Stress & Menstrual Cycle: How Stress Affects Your Period

Since the menstrual cycle shows that a woman’s hormones are working properly, having a regular menstrual cycle shows that the body is healthy. However, there are a number of conditions that can interfere with a woman’s ability to experience a regular menstrual cycle; a condition commonly known as amenorrhea. Factors like over exercising, medical conditions, sudden weight loss and even stress can contribute to a missed period or even several missed periods.

How Stress Affects Your Period

Stress interferes with the normal, timed and regular release of gonadotropin; a hypothalamic hormone. This generally affects the hypothalamus glands and in turn the menstrual cycle. However, people can cope with stress in different ways and this will have an influence on how severely the stress affects your menstrual cycle.

When the body is placed under constant or excessive stress, it will secrete the stress hormones cortisol and adrenaline. Adrenaline gives you more energy, for instance the final push to stay up till late to study. On the other hand, cortisol increases the brain function and stops or slows functions that the body considers as nonessential. Some of these functions include the digestive process and cellular growth.

Stress & Menstruation

Sudden or even prolonged stress can have great effects on the reproductive hormones. It usually interferes with how the ovaries function in making progesterone and estrogen. Besides making your periods late, stress may also have effects on one’s menstrual cycle in several other ways.

  • Late periods: This happens when the eggs grow and the ovaries make estrogen but it takes longer time for one to ovulate. In such instances, the first part of the menstrual cycle shall be much longer and the menstrual cycle shall be late (known as oligomenorrhea). You’ll bleed for about 12-14 days after ovulating as a result of the effects of stress levels on the reproductive hormones.
  • Missed periods: This happens when the ovaries make less estrogen. As such, the uterus lining does not grow at all. As a result, you won’t have a period in that cycle (known as hypothalamic amenorrhea) because you won’t have the uterine lining for shedding. This is an extreme result of effects of stress.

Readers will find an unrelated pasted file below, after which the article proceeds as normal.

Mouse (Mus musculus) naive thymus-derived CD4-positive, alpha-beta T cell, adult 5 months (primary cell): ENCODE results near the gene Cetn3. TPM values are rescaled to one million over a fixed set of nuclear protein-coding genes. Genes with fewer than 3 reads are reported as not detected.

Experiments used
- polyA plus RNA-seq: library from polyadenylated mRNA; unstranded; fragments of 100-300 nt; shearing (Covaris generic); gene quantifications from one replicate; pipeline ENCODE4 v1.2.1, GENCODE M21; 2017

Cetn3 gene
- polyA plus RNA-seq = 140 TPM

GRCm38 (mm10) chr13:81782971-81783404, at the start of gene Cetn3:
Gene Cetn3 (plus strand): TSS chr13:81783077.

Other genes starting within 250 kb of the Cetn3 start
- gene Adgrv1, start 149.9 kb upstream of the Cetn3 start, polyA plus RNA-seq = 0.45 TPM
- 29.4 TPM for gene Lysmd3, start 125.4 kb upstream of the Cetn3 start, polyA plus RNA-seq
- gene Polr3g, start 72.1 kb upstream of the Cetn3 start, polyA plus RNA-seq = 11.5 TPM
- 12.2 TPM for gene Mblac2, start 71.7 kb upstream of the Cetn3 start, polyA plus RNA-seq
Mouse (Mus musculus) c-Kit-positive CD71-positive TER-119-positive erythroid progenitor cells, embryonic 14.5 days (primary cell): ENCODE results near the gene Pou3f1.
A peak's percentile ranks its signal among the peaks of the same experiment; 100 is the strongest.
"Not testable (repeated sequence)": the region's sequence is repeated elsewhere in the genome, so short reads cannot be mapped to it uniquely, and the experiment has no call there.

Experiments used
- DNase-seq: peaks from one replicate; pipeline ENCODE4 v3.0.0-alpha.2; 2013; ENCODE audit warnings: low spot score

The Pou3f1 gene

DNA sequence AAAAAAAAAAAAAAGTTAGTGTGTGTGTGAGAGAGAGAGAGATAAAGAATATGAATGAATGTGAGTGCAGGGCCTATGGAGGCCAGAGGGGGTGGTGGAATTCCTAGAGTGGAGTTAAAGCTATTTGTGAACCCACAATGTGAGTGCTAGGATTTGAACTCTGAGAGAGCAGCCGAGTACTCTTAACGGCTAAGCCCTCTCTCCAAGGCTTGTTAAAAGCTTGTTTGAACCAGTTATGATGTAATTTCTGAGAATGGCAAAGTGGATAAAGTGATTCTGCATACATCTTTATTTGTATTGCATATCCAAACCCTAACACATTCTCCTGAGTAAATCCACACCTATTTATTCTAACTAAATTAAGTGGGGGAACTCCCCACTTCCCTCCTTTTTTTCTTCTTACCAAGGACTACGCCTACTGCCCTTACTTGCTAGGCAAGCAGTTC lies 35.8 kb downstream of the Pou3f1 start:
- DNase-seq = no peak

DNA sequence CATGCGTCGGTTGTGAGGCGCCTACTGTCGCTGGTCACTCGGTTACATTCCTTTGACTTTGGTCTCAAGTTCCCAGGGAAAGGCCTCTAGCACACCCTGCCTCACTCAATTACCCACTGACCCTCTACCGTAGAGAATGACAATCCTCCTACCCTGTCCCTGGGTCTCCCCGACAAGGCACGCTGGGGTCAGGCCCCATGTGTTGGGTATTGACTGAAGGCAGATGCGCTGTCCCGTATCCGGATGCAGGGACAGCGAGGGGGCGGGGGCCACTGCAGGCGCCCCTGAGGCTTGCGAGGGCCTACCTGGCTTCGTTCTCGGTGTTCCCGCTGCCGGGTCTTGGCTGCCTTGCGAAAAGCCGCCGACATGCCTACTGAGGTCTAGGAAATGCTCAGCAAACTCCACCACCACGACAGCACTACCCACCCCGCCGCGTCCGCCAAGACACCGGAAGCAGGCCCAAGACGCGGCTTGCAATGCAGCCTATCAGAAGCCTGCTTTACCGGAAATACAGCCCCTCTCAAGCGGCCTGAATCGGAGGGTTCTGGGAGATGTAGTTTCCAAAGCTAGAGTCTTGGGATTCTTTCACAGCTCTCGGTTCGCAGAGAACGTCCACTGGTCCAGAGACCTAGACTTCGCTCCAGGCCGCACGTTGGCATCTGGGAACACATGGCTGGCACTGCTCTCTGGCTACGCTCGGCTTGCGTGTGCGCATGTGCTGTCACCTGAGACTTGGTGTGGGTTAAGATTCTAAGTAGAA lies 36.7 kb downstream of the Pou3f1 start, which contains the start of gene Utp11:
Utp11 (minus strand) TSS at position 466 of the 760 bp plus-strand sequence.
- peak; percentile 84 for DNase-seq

• Irregular periods: In such instances, the eggs will grow and you will make enough estrogen levels but you do not ovulate. In such instances, the uterus lining uterus will eventually break down and eventually shed off. The bleeding might come very early or even late, and you might bleed on/off for some time. The extent of bleeding usually depends on the extent to which the uterine lining has been stimulated by the estrogen.

stress missed period

Effects of Stress on Reproductive Hormones

In response to changes in the patterns of the GnRH secretion, the pituitary gland secretes less reproductive hormones; luteinizing hormone (LH) and follicle stimulating hormone (also known as FSH). These 2 pituitary hormones are important for the ovaries to work normally so that you experience a normal and regular menstrual cycle.

When LH and FSH levels are low, the ovaries might not make adequate estrogen for growing the uterus lining or even ovulate. In turn, this causes changes in your menstrual cycle.

How Stress Usually Affects the Hypothalamus

Your body usually responds to any stress by secreting the stress hormones, including the cortisol hormone from the adrenal glands. This hormone appears to get involved in the effects of stress on the hypothalamus glands. One of the main ways the human body adapts to conserve itself when put under intense stress is stopping or delaying the reproductive function. By doing so, a woman is unlikely to get pregnant during times of intense stress; be it war, famine or even the modern day stresses.